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Instituto de Investigação
em Vulcanologia e Avaliação de Riscos
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Referência Bibliográfica

KUEPPERS, U., NICHOLS, A.R.L., ZANON, V., POTUZAK, M., PACHECO, J.M. (2012): Lava balloons – peculiar products of basaltic submarine eruptions. Bulletin of Volcanology, 74(6): 1379-1393. DOI 10.1007/s00445-012-0597x.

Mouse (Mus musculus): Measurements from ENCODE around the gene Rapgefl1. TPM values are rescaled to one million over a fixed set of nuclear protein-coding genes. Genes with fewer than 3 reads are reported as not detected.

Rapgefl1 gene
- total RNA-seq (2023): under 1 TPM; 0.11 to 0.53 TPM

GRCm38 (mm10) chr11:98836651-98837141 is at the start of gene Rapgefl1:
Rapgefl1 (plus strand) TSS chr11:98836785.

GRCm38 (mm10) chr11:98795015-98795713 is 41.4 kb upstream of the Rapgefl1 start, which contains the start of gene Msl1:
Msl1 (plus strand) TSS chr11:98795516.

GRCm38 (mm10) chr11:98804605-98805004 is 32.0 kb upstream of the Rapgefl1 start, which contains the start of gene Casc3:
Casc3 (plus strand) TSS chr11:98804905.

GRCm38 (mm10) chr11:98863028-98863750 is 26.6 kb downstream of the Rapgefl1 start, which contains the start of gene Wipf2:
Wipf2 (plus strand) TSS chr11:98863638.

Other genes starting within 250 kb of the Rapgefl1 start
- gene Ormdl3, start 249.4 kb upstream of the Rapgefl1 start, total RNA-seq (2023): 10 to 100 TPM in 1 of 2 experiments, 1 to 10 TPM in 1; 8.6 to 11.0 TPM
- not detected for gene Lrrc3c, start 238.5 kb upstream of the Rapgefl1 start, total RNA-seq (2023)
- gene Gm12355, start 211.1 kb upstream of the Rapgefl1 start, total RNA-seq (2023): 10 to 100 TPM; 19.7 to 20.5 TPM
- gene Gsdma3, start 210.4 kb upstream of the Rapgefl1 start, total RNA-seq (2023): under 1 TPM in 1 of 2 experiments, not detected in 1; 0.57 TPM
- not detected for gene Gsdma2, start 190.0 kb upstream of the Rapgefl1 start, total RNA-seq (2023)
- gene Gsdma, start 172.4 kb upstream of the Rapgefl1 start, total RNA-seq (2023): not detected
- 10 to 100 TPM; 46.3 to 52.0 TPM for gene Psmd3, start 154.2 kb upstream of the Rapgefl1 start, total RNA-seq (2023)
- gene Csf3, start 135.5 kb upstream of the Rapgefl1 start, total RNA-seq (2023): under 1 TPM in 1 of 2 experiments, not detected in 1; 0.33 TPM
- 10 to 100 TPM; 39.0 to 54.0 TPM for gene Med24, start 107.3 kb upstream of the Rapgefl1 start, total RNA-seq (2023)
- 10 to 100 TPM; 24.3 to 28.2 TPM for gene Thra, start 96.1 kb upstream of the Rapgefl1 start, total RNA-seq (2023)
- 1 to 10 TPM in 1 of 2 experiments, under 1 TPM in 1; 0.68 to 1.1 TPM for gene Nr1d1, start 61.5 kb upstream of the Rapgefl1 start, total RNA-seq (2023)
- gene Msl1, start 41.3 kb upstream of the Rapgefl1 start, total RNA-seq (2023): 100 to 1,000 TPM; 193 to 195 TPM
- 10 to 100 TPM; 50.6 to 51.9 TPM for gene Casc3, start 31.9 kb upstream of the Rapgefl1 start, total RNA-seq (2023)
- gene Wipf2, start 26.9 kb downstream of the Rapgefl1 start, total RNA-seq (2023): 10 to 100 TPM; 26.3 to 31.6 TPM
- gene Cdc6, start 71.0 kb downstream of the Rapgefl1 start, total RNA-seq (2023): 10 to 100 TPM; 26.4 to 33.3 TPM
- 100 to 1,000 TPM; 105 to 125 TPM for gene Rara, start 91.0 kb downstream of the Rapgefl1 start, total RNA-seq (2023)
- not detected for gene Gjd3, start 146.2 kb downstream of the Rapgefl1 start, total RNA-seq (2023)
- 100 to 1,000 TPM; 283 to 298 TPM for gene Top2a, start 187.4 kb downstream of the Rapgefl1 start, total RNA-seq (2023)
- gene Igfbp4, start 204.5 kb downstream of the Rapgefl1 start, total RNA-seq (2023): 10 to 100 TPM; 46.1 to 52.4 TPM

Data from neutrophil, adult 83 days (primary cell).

Between December 1998 and April 2001, a submarine basaltic eruption occurred west of Terceira Island, Azores (Portugal) in water depths between 300 and 1,000 m. Physical evidence for the eruption was provided by the periodic occurrence of hot lava balloonsfloating on the sea surface. The balloons consisted of a large gas-filled cavity surrounded by a thin shell (a few centimetres thick). The shells of the collected balloons are composed of two layers, termed the outer layer and the inner layer, defined by different bubble number density, bubble sizes and crystal content. The inner layer is further divided into three sublayers defined by more subtle differences in vesicularity. The outer layer is glassy, golden-coloured and highly porous. It shows signs of fluidal deformation and latestage extension cracks. Interstitial glass contains 0.29 wt% H2O and CO2 is below detection. Melt inclusions contain up to 1.18 wt% H2O and 1,500 ppm CO2 (from different inclusions). Cooling rates of the outermost glass of the outer layer are found to be as high as 1,259 K/s. During ascent of low viscosity magma to the ocean floor, volatiles, dominated by CO2, exsolved from the magma (melt + crystals). The buoyancy of the vapour phase that accumulated below a thin crust on lava ponded at the vent caused bulging and ultimately cracking of the crust. This allowed large bubbles (central cavity) surrounded by a film of vesicular magma (balloon shell) to leak into the water column. On contact with the seawater, the outermost part of the outer layer of the shell hyperquenched. If an entirely closed shell was produced during detachment, the trapped gas inside allowed buoyant rise. Only balloons with the right balance of physical properties (e.g. size and bulk density) rose all the way to the sea surface.